Because sexual liberation - an ideal of sex outwith monogamous marriage with children - has been the wedge that has incrementally destroyed most of the Christian West; and because we live in the most pervasively and expansively sexualized society in the history of the world.
How could Christianity not be obsessed with that which has all-but eliminated it from public life?
We now recognize that there can be no compromise on this issue (of course there must be mercy to repentant individuals): this is a battle which Christianity has to win.
What kind of arguments should Christians use in discussing sexual ethics?
NOT utitlitarian arguments - not arguments about how Christian ethics make people happier or relieve suffering or make for a more humane or more efficient society. This is to use the One Ring to fight Sauron.
NOT rational arguments. It won't work. Modern people can only think in one-, or two-step, sound bites.
DO USE natural law arguments - about what everybody knows and feels, spontaneously, instinctively.
DO USE arguments based on tradition - the overwhelming consensus of our best and most Christian ancestors. Do point out that modern notions are just a few decades old, and question the arrogance of modern man (us being who we are) - could we really have superceded and can we really reject all the greats and Saints of the past?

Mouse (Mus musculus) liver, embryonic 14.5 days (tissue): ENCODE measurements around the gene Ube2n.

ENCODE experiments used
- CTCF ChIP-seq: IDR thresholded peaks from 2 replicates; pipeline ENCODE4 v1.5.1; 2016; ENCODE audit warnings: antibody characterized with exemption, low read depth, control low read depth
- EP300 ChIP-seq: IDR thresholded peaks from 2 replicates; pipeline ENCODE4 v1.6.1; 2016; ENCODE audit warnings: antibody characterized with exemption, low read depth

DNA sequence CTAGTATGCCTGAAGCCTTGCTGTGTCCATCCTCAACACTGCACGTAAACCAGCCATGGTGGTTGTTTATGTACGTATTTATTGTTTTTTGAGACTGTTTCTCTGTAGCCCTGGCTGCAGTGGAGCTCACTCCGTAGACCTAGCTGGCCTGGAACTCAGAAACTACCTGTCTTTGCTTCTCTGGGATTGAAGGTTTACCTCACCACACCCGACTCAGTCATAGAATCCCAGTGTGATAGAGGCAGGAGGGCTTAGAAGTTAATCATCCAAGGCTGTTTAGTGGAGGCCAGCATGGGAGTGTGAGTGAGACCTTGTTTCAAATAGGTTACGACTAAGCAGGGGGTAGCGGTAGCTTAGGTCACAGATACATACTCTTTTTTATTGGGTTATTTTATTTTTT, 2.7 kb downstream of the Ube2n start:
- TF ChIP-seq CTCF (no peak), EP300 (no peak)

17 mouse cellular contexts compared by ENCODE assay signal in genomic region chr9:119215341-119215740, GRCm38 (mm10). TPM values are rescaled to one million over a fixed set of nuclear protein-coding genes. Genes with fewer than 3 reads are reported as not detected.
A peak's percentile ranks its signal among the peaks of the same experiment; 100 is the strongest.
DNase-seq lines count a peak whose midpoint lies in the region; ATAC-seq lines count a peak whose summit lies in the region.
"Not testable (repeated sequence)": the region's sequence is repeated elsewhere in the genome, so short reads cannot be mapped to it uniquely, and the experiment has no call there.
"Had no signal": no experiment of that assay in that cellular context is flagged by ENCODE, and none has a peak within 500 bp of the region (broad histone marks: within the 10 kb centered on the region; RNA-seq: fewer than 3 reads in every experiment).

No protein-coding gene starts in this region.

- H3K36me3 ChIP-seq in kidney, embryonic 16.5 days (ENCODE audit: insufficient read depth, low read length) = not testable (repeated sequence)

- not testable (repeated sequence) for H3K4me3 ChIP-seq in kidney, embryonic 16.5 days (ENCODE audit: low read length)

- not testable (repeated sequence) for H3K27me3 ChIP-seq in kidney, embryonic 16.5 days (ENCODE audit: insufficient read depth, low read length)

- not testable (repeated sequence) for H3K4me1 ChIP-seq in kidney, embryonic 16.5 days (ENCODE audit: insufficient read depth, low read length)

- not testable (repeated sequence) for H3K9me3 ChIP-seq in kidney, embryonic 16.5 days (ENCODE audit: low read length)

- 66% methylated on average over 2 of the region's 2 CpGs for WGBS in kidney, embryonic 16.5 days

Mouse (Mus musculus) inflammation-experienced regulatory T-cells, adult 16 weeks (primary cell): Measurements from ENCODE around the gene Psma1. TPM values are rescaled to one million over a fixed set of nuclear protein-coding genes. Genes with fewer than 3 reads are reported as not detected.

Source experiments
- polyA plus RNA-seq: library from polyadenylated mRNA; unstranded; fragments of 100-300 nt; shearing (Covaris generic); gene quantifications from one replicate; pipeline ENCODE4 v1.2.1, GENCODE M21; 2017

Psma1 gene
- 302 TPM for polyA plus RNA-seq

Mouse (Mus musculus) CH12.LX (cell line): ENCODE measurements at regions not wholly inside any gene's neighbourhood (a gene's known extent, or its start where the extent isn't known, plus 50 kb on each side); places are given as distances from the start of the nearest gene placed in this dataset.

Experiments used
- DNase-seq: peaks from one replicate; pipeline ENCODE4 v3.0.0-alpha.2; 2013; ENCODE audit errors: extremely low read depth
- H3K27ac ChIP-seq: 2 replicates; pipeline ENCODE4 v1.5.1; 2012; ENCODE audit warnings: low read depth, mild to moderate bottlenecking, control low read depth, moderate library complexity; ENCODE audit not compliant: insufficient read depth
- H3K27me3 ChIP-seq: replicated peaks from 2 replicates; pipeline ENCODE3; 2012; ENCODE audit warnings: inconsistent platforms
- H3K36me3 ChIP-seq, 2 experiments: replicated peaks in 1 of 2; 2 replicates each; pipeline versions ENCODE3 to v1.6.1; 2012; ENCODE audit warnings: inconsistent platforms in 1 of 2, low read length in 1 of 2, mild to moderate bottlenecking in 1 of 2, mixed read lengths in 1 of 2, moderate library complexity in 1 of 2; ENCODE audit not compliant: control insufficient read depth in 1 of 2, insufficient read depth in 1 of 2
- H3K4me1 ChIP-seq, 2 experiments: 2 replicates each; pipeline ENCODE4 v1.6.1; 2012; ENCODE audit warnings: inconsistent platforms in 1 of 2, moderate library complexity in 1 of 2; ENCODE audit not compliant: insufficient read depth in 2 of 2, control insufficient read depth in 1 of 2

The older one gets, the easier it becomes to deny the allure of sex. Tell it to the hormonal young and vital :)
As for arguments against sexual promiscuity:
The Big Reward is no reward at all without the journey that leads to it.
Without the journey, the destination is reduced to the mundane. It has no value.
Again: try telling that to the young.
@Crow - try telling that to the young...
The young have been around forever, but being 'young' is a phase of just a few years - yet only in the past 50 years have they been deified and their impulses regarded as socially regulative.
(As a generalization, therefore with exceptions) the longer that stable monogamous marriage and family are delayed, the longer lasting is the phase of 'youth' - no longer a phase, but in many a permanent state of arrested development.
Are you sure even the last two are the correct methods of arguing this, bgc? They appear to buy into your opponent's frame.
If you're speaking as a Christian, the debate *should* be: I believe x because I'm a Christian, and proceed from there.
@Simon - Of course you are right about your last point, and I was assuming that.
But *among* Christians what is the right approach?
Given that most 'Christians' are by now already deeply complicit in 'the sexual revolution' - and even manage to convince themselves that sexual revolution is *entailed* by their (few decades old) re-interpretation of scripture (often supposedly backed-up by modern 'Biblical Scholarship').
A church with a proper sense of tradition, a deep respect for its fathers, and with a sense of history moving down towards Apocalypse - is more resistant to these self-serving fashions.
By contrast, churches dependent on logic and reason can, apparently, be logic-ed and reasoned into almost any belief...